A thousand and thousand years ago someone discovery the fire, not satisfied someone invented the wheel, not content what we were, we created the machines, furthermore still not content we travel to the moon and it keep going until today. If humans were always satisfied, we would still be living in stones. That is the first reason in my opinion that reasonable the statement.
In my view, the competition can get us to a place that we can imagine right now. The second reason that can made me agree with the statement it’s the competition between us and sometime with ourselves that made us never content what we have. As example in something bigger, the cold war, in my opinion is a good example that the competition moves the world, this competition took us to the moon. We live that all role life, on trivial things like when we study to get a better life, when we decide to change a car because we saw the neighbors with the new car, or in our work when if you are not good as your coworker you going to be fired.
Overall, I agree with the proposed sentence this made what we are today and the competition between us justified the fact that we are not satisfied.

Hey this is karthik I am going to write a novel from today.
Lets start this


One long time ago there was a name named suraj who used to go to the bank of the river to bring some water to his house. The river used to look pleasant, beside the bank of the river. The people of that village enjoyed with the sceneries of village. The hills behind the river and The sun rise early morning make them to cheer. One day when suraj went to the river he found a snake near the bank of river. Intially he got scared he don't know what to do. After a while He noticed a snake change to one Man with full of jewellers on his body and diamond ring on his finger. Suraj got astonished seeing this miracle happened. He felt a sudden state of suprise. He don't what to do at that particular moment.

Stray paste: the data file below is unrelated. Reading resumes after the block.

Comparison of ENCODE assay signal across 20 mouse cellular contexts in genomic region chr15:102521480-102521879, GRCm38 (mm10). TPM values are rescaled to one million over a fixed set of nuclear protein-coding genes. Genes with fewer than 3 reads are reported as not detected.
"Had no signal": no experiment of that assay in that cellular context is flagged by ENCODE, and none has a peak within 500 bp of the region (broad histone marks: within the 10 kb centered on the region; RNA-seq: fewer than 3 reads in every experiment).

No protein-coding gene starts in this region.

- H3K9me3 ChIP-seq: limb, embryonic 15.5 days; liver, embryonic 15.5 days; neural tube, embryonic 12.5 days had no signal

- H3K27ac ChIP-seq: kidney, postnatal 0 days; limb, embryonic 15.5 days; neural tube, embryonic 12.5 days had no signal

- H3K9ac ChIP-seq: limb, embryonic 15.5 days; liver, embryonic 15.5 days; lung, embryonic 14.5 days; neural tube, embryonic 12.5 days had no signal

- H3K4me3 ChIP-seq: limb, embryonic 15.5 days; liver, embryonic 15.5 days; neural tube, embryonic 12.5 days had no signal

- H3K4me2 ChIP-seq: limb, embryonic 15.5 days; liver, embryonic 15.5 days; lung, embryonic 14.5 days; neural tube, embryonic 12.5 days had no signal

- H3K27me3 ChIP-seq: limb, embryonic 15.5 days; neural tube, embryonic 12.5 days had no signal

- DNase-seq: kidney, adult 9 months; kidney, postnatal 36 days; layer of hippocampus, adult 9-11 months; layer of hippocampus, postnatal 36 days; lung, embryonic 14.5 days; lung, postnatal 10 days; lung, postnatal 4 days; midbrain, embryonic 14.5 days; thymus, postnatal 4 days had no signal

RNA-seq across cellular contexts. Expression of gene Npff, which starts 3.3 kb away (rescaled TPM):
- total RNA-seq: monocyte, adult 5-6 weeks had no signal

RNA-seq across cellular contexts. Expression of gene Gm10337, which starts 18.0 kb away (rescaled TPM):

"Hello suraj"

Time was of the essence. I knew how much we all relied on time. We needed it. We needed more of it. We had twenty four hours and we spent eight of them asleep. We didn't have enough time. We needed more.
I thought that when I was a kid and I came out of the house too late, to see the ice-cream van depart.
I thought that when I was in school and I didn't have enough time to study. I failed the exams that day.
I thought that when I was a teenager and I didn't have enough time to be normal.
I thought that when I was a mother and my first child died.
I thought that when I was an old lady, and all my other old lady friends and old guy friends died.
I don't think it anymore.
We want more time. But we don't need it. We can do perfectly well with the time we have. We fit in memories and moments into our time, as much as we can.
But we don't need more time.
We have just enough.

"No, no, no, not now," I thought desperately as my mind began to shut down.
It happened occasionally. They called it depressive attacks. I called it 'robot mode' when I was in a good mood. It sucked. I'd be in the middle of doing something I liked, or listening to the Maths teachers explaining everything on the board, and then my brain would shut down.
I tried to listen to what my teachers were saying, but I couldn't comprehend a word. It felt like the entire world was speaking gibberish. I tried to concentrate and noticed each specific word they said - This. Is. How. The. Pythagoras. Theorem. Works. I didn't understand what it meant as a whole.
And it sucked. I didn't know what I wanted. I wasn't bored, I wasn't interested, I wasn't hungry or thirsty or anything. I was empty, my mind couldn't think. I hated it when this happened.
Soldiers fought a battle with the enemy. Students fought a battle against the teachers, or the school, or homework. But I just couldn't fight against normal stuff, could I? No, I fought a battle against myself.
I heard the teacher say my name, probably yelling at me for not concentrating. I heard the kids laugh. I knew I'd regret not responding or acting normal later, but I simply stared at the wall.
If only they understood, but they didn't.
And it sucked.